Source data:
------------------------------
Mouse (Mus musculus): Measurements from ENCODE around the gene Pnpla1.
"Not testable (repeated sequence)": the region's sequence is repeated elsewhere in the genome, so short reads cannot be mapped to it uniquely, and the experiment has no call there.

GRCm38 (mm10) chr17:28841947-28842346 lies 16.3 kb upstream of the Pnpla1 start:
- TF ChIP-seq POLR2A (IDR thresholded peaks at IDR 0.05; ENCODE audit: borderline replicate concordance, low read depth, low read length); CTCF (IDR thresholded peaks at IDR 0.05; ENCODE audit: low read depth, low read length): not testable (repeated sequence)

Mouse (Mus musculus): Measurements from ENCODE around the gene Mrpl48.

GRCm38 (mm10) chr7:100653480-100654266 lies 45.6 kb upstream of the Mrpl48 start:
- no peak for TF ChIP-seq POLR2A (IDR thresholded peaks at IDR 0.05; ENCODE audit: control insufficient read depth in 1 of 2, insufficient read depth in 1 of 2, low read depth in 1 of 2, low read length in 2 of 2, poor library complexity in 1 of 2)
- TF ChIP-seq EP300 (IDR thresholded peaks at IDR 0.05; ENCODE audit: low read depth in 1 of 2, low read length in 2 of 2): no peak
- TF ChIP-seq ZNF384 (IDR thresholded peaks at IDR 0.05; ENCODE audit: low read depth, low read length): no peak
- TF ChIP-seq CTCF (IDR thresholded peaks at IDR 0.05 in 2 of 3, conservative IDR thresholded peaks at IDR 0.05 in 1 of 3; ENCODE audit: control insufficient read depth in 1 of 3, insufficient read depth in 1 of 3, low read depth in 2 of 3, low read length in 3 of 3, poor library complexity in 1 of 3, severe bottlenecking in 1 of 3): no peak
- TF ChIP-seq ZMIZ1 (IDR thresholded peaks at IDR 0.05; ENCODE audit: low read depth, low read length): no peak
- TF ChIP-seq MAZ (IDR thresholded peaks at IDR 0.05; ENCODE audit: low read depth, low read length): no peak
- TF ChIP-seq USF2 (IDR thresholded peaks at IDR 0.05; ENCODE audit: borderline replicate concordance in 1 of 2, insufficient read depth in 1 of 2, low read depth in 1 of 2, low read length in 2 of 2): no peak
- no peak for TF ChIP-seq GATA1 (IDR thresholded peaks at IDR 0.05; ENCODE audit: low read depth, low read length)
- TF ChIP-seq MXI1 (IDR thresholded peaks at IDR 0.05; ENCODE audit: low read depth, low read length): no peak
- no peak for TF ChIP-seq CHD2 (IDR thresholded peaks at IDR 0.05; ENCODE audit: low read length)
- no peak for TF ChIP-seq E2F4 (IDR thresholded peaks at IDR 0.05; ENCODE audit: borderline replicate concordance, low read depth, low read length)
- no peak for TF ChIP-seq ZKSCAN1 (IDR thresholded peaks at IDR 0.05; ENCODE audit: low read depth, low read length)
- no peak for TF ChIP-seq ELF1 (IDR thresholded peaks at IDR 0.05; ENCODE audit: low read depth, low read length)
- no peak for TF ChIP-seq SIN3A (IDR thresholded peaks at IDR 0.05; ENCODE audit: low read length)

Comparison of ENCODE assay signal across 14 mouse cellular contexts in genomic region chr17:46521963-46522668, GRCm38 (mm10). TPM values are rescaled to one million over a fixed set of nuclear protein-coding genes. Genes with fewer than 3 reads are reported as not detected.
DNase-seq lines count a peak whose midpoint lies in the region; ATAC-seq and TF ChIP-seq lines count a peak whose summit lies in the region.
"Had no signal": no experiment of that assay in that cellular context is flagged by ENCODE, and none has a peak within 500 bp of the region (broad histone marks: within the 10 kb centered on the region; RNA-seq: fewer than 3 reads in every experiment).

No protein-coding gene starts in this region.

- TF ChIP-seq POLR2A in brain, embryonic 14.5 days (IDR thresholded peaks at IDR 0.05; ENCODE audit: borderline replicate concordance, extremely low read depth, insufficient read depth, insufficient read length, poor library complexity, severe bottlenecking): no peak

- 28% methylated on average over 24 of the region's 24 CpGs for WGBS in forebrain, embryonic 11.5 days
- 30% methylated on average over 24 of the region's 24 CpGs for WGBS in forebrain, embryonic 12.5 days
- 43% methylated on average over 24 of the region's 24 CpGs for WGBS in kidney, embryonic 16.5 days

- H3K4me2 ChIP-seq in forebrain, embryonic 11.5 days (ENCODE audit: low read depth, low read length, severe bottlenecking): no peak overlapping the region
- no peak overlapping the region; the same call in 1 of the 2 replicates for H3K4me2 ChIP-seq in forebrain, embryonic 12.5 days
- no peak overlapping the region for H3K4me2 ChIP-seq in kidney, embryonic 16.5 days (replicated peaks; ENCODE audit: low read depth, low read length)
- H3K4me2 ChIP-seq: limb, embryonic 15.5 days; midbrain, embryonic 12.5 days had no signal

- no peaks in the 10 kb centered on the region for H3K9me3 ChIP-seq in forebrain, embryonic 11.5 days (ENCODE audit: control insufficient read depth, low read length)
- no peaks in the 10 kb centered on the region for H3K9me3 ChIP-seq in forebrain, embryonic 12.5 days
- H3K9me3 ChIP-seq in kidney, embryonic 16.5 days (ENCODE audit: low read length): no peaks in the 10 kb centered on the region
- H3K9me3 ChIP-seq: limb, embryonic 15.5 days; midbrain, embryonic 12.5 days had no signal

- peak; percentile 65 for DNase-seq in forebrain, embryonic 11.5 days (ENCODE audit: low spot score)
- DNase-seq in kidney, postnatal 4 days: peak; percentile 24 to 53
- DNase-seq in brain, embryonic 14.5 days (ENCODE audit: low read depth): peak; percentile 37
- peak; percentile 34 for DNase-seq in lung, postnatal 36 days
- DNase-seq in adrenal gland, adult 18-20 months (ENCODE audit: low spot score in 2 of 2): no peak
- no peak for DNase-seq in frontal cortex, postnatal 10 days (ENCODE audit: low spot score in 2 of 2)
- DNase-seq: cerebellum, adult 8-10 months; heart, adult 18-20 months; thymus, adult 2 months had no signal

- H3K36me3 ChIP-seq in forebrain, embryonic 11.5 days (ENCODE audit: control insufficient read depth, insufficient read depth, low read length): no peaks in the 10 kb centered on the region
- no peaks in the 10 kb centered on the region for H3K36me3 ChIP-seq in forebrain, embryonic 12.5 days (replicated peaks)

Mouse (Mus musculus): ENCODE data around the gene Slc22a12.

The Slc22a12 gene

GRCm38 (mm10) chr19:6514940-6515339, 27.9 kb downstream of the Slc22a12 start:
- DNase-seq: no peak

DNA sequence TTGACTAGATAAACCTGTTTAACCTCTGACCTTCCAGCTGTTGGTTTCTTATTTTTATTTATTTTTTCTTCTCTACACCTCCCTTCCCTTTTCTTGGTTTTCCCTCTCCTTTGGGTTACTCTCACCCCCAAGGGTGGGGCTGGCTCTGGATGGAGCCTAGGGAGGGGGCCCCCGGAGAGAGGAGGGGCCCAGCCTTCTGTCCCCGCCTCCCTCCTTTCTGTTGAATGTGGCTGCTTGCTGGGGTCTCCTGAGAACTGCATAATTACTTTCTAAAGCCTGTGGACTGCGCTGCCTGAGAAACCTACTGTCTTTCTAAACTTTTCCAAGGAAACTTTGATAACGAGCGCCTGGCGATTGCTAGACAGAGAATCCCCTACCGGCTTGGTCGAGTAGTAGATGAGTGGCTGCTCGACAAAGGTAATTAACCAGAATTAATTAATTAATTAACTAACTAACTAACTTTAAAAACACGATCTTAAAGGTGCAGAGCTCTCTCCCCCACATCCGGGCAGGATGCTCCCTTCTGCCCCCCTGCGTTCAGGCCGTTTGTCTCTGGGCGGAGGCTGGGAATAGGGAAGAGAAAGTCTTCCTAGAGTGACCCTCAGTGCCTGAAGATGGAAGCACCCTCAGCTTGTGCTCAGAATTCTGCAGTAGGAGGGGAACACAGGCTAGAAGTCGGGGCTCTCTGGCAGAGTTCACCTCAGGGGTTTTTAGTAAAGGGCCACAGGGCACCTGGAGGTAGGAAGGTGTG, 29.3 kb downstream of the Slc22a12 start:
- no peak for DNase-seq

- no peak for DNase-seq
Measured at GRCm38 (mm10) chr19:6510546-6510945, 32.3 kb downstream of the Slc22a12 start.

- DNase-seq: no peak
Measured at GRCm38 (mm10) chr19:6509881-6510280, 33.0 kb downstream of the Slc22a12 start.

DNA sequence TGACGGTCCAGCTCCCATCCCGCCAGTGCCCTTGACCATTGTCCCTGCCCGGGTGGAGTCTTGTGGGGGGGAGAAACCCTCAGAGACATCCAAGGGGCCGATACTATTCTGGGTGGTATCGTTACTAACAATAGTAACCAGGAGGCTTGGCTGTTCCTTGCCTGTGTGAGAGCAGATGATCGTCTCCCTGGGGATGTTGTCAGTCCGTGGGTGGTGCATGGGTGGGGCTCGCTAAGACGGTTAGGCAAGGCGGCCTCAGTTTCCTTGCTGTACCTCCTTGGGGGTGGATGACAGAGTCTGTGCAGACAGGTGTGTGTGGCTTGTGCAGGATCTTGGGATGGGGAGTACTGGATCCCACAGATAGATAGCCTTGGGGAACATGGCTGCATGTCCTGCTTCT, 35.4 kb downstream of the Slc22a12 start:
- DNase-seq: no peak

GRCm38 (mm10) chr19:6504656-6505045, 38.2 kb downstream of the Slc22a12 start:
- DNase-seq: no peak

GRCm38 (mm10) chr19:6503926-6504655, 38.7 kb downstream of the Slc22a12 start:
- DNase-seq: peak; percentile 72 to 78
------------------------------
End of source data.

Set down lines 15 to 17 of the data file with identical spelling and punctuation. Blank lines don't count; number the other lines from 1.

- TF ChIP-seq MXI1 (IDR thresholded peaks at IDR 0.05; ENCODE audit: low read depth, low read length): no peak
- no peak for TF ChIP-seq CHD2 (IDR thresholded peaks at IDR 0.05; ENCODE audit: low read length)
- no peak for TF ChIP-seq E2F4 (IDR thresholded peaks at IDR 0.05; ENCODE audit: borderline replicate concordance, low read depth, low read length)